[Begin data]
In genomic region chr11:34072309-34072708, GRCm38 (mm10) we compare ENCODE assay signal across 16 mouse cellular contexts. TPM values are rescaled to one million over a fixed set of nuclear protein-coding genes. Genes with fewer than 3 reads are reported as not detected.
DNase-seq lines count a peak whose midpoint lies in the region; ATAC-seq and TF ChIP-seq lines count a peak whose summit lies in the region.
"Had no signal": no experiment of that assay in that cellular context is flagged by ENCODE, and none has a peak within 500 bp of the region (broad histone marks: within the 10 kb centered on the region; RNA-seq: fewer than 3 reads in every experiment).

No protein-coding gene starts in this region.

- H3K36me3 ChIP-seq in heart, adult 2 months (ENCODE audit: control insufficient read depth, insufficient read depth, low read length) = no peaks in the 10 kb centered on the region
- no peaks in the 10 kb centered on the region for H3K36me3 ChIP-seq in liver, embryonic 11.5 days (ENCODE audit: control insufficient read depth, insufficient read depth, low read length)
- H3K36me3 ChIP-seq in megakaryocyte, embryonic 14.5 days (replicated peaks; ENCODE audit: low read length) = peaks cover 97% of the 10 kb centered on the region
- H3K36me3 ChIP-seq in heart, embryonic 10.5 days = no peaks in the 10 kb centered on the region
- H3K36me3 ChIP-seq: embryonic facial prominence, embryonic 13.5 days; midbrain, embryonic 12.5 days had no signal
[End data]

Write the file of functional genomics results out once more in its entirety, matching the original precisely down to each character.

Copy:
In genomic region chr11:34072309-34072708, GRCm38 (mm10) we compare ENCODE assay signal across 16 mouse cellular contexts. TPM values are rescaled to one million over a fixed set of nuclear protein-coding genes. Genes with fewer than 3 reads are reported as not detected.
DNase-seq lines count a peak whose midpoint lies in the region; ATAC-seq and TF ChIP-seq lines count a peak whose summit lies in the region.
"Had no signal": no experiment of that assay in that cellular context is flagged by ENCODE, and none has a peak within 500 bp of the region (broad histone marks: within the 10 kb centered on the region; RNA-seq: fewer than 3 reads in every experiment).

No protein-coding gene starts in this region.

- H3K36me3 ChIP-seq in heart, adult 2 months (ENCODE audit: control insufficient read depth, insufficient read depth, low read length) = no peaks in the 10 kb centered on the region
- no peaks in the 10 kb centered on the region for H3K36me3 ChIP-seq in liver, embryonic 11.5 days (ENCODE audit: control insufficient read depth, insufficient read depth, low read length)
- H3K36me3 ChIP-seq in megakaryocyte, embryonic 14.5 days (replicated peaks; ENCODE audit: low read length) = peaks cover 97% of the 10 kb centered on the region
- H3K36me3 ChIP-seq in heart, embryonic 10.5 days = no peaks in the 10 kb centered on the region
- H3K36me3 ChIP-seq: embryonic facial prominence, embryonic 13.5 days; midbrain, embryonic 12.5 days had no signal